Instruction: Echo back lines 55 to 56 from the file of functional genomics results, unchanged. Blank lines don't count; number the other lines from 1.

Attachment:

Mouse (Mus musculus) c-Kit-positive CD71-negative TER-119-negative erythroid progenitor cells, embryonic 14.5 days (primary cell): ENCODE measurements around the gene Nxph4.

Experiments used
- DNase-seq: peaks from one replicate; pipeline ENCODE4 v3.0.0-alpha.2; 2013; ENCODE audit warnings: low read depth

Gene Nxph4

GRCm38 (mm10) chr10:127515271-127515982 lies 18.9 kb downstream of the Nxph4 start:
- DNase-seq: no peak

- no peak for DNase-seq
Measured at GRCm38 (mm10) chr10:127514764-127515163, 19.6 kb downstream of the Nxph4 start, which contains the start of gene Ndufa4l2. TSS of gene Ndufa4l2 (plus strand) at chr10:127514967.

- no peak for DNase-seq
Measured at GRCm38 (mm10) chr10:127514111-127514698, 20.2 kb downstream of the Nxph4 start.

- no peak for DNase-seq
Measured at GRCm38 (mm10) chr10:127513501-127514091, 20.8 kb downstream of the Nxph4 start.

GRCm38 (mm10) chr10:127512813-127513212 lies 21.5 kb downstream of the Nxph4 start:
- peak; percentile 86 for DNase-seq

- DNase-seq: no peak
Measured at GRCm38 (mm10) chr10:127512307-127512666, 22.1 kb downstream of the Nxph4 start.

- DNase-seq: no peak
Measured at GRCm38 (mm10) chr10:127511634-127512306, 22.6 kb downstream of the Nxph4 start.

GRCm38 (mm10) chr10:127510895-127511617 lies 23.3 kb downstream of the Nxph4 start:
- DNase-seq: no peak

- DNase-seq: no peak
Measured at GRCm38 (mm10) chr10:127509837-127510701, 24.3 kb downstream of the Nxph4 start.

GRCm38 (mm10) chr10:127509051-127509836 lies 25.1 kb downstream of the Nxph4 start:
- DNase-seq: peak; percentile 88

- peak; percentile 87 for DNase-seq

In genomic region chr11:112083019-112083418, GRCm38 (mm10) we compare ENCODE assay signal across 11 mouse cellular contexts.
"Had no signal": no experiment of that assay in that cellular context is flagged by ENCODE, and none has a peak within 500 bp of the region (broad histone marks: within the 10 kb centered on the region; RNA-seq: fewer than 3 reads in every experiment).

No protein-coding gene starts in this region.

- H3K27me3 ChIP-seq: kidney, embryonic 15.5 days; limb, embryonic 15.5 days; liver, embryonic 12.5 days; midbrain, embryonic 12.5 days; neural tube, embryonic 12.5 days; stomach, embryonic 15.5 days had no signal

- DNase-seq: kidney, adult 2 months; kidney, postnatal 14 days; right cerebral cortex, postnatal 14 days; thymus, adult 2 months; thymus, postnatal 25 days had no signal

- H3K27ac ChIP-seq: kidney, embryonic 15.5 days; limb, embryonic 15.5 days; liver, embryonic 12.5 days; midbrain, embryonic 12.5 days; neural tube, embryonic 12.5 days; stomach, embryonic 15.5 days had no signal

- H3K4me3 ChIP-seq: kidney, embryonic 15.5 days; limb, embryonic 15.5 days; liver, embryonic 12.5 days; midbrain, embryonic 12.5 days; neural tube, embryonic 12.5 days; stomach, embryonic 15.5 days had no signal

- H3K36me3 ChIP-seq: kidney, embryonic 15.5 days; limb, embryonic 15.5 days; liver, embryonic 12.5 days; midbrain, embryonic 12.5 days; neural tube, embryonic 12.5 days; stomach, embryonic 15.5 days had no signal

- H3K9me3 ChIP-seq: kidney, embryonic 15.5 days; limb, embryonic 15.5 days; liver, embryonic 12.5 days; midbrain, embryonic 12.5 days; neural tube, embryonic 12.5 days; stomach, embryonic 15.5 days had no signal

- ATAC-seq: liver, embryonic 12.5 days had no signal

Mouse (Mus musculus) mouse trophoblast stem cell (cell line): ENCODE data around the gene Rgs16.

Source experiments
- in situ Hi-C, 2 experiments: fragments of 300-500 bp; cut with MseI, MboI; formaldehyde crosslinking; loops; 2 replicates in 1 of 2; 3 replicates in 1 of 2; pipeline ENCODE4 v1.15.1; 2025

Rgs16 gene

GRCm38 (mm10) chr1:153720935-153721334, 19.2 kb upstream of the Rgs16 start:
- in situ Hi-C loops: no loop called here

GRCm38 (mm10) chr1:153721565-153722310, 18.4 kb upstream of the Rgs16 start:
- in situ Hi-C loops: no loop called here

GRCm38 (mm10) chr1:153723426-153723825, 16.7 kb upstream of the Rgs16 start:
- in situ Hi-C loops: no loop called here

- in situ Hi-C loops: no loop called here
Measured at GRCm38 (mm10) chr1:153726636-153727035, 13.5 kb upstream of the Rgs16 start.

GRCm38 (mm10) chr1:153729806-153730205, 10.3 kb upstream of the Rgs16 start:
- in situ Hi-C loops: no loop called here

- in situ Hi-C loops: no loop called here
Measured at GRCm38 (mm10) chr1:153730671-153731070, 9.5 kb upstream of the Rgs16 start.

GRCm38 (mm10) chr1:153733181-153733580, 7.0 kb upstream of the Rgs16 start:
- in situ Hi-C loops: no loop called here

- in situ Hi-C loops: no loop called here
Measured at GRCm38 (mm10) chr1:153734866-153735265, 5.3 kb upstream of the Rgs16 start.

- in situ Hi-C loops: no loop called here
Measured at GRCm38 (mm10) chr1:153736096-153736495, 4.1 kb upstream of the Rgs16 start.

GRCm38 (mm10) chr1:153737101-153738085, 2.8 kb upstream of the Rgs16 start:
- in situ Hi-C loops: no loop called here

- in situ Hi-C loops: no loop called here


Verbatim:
Measured at GRCm38 (mm10) chr1:153734866-153735265, 5.3 kb upstream of the Rgs16 start.

- in situ Hi-C loops: no loop called here